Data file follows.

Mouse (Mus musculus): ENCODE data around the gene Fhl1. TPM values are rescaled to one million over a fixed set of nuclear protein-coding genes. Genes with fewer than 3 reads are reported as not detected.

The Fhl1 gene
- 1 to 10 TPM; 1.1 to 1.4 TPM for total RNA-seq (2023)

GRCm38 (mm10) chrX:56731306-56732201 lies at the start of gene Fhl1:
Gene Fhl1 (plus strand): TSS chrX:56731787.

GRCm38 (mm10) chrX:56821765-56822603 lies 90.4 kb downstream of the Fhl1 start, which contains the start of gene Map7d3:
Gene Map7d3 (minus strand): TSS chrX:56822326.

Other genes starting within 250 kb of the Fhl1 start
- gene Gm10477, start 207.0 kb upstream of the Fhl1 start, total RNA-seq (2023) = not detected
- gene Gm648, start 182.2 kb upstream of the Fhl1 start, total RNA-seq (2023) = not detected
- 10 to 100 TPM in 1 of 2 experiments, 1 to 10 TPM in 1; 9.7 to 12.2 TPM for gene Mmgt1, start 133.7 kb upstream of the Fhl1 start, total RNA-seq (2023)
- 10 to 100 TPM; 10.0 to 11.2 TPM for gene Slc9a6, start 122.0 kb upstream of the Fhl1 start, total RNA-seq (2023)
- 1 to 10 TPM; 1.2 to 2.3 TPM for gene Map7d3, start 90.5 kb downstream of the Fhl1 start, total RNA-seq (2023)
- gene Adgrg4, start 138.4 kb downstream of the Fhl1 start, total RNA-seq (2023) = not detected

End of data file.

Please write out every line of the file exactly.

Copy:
Mouse (Mus musculus): ENCODE data around the gene Fhl1. TPM values are rescaled to one million over a fixed set of nuclear protein-coding genes. Genes with fewer than 3 reads are reported as not detected.

The Fhl1 gene
- 1 to 10 TPM; 1.1 to 1.4 TPM for total RNA-seq (2023)

GRCm38 (mm10) chrX:56731306-56732201 lies at the start of gene Fhl1:
Gene Fhl1 (plus strand): TSS chrX:56731787.

GRCm38 (mm10) chrX:56821765-56822603 lies 90.4 kb downstream of the Fhl1 start, which contains the start of gene Map7d3:
Gene Map7d3 (minus strand): TSS chrX:56822326.

Other genes starting within 250 kb of the Fhl1 start
- gene Gm10477, start 207.0 kb upstream of the Fhl1 start, total RNA-seq (2023) = not detected
- gene Gm648, start 182.2 kb upstream of the Fhl1 start, total RNA-seq (2023) = not detected
- 10 to 100 TPM in 1 of 2 experiments, 1 to 10 TPM in 1; 9.7 to 12.2 TPM for gene Mmgt1, start 133.7 kb upstream of the Fhl1 start, total RNA-seq (2023)
- 10 to 100 TPM; 10.0 to 11.2 TPM for gene Slc9a6, start 122.0 kb upstream of the Fhl1 start, total RNA-seq (2023)
- 1 to 10 TPM; 1.2 to 2.3 TPM for gene Map7d3, start 90.5 kb downstream of the Fhl1 start, total RNA-seq (2023)
- gene Adgrg4, start 138.4 kb downstream of the Fhl1 start, total RNA-seq (2023) = not detected